Breaking down the magic behind All Day I Dream: Lee Burridge weighs in on his sacred space
“His music is like sunlight and you just want to dance.”
I walk down a concrete set of stairs only to be welcomed by a sea of revelers who traveled from near and far to be in the presence of one of the season’s most sought-after events: All Day I Dream. Some say it is the quintessential day party that evokes magic, bringing out the best in every one of us. Others recall it as a summery landscape brimming with exultant vibes, tasteful music and an organic aesthetic that make for a superlative Sunday afternoon.
All Day I Dream is not merely a record label, but an internationally acclaimed day party and inviting community inspired by Lee Burridge and Matthew Dekay.
Around 5pm, Lee is spotted sauntering around East Williamsburg’s The Well. Small clusters of fans excitedly approach the UK producer, clad in a white Tom Rebl tee-shirt, as they introduce themselves and shower him with compliments.
“Burridge and his fellow music makers create a symbiotic relationship among themselves and the crowd,” one attendee, Hilarie, explains to me. “Everyone moves as one, and feeds off of the total positivity that is unparalleled at any other events. No matter where you go to experience this party, you end up being transformed by the day dream that envelopes your being.”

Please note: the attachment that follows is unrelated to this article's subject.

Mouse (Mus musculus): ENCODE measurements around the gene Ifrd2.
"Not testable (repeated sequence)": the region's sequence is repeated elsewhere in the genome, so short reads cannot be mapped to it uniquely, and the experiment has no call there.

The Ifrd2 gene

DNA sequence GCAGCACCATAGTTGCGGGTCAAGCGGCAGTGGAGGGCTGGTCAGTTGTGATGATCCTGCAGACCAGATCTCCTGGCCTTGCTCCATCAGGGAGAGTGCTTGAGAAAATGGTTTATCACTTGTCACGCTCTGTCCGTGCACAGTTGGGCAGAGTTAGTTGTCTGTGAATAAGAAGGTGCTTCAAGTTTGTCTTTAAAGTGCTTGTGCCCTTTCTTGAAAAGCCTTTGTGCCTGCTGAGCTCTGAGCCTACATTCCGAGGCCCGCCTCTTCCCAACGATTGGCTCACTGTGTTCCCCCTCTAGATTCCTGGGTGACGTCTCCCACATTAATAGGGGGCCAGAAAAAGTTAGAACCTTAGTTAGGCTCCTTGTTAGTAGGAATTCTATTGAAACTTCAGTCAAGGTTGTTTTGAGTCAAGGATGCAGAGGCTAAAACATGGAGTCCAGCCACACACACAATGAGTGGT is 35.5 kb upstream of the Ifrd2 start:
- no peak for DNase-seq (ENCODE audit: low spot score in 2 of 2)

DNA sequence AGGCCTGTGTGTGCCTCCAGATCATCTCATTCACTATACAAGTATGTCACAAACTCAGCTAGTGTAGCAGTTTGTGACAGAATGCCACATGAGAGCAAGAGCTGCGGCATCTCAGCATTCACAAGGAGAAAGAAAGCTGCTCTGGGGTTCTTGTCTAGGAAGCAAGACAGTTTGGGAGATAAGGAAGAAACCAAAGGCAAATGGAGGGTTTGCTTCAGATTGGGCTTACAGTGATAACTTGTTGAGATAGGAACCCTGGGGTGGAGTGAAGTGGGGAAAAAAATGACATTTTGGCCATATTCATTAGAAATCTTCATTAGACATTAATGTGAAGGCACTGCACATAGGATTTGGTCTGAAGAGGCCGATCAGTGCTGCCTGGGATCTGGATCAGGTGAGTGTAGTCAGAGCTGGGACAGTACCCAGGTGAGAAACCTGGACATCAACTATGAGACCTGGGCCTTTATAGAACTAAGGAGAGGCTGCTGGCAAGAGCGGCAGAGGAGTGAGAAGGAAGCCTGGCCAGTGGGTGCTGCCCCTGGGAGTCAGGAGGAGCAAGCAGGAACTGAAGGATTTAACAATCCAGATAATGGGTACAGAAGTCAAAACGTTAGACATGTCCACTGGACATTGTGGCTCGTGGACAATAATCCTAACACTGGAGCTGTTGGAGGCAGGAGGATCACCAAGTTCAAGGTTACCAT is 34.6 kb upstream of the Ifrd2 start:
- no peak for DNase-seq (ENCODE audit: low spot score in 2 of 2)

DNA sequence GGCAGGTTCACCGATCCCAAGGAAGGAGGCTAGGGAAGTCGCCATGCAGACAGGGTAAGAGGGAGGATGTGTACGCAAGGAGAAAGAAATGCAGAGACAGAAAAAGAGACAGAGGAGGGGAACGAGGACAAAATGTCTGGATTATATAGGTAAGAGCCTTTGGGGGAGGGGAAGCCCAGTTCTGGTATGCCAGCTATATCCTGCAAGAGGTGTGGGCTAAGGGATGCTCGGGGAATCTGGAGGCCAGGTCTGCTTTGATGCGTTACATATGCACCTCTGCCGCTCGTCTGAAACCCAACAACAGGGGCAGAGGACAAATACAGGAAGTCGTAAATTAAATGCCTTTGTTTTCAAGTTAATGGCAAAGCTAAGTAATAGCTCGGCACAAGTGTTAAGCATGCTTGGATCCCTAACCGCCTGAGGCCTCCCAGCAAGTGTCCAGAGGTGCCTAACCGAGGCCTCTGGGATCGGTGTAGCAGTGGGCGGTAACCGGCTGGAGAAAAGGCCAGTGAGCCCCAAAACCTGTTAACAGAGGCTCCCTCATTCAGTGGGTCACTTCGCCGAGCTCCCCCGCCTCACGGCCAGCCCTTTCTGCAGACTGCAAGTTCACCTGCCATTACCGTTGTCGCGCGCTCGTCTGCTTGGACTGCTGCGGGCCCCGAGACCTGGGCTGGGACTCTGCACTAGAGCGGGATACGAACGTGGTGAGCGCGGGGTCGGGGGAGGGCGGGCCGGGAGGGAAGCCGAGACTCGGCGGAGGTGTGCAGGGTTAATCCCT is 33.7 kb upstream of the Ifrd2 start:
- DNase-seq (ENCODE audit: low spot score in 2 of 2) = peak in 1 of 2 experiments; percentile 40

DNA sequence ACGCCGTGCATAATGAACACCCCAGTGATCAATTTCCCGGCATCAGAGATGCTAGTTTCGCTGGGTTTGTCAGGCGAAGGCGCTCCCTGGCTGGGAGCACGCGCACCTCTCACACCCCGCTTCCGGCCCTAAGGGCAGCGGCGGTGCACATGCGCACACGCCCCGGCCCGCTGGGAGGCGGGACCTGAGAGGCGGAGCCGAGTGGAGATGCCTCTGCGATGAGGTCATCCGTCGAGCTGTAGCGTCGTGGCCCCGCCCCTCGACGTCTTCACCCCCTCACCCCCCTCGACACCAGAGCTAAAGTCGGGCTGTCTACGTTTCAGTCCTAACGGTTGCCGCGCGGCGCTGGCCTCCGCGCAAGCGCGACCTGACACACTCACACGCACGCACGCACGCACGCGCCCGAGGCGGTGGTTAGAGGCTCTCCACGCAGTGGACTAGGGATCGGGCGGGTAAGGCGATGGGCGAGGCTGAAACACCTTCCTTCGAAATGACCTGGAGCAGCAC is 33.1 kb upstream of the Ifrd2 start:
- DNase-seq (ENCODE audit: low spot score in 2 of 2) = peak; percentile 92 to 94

For those who have yet to encounter the mind behind All Day I Dream, know this: Lee is a man of many words, and perhaps the warmest individual you will ever have the pleasure of meeting. He firmly shakes my hand as he tells me how nice it is to meet me, and I knew he had meant every word.
“[All Day I Dream] started actually five years ago today (June 14), on a roof in an office-ops building. I had this idea for an event the year before because I played the same venue, and the production was lacking. It was really hot, no shade. And also in New York at the time – I didn’t really like any of the venues – the DJ booth was either high up in the sky or the sound wasn’t good. So I decided, ‘Okay, I’ve found all this music I love with a melodic thread; maybe I’ll try to do a party and give this sort of experience to people and try and connect them again.’ Because I was finding music had become quite cold. And it was sort of the end of minimal techno. People weren’t connected anymore, they weren’t looking at each other, they weren’t talking. They were having a solitary experience and to me music joins people together. And my intention that year was to make people smile. Here we are five years later.”
In just five years, All Day I Dream has grown to be a cultural journey relished by electronic music zealots across the globe. Once a party that primarily played host to Burners, ADID has transformed into a grand spectacle that sells out over two months in advance, because its allotted amount of tickets can no longer compete with the overwhelming demand the event attracts. Those same tickets have been advertised by original ticket holders for double – even triple – face value, and still, stragglers are willing to sacrifice over $100 for an event they could have easily attended for $35. There is a reason for it, and there’s something to be said about ADID’s massive cult following and the intense desire to participate.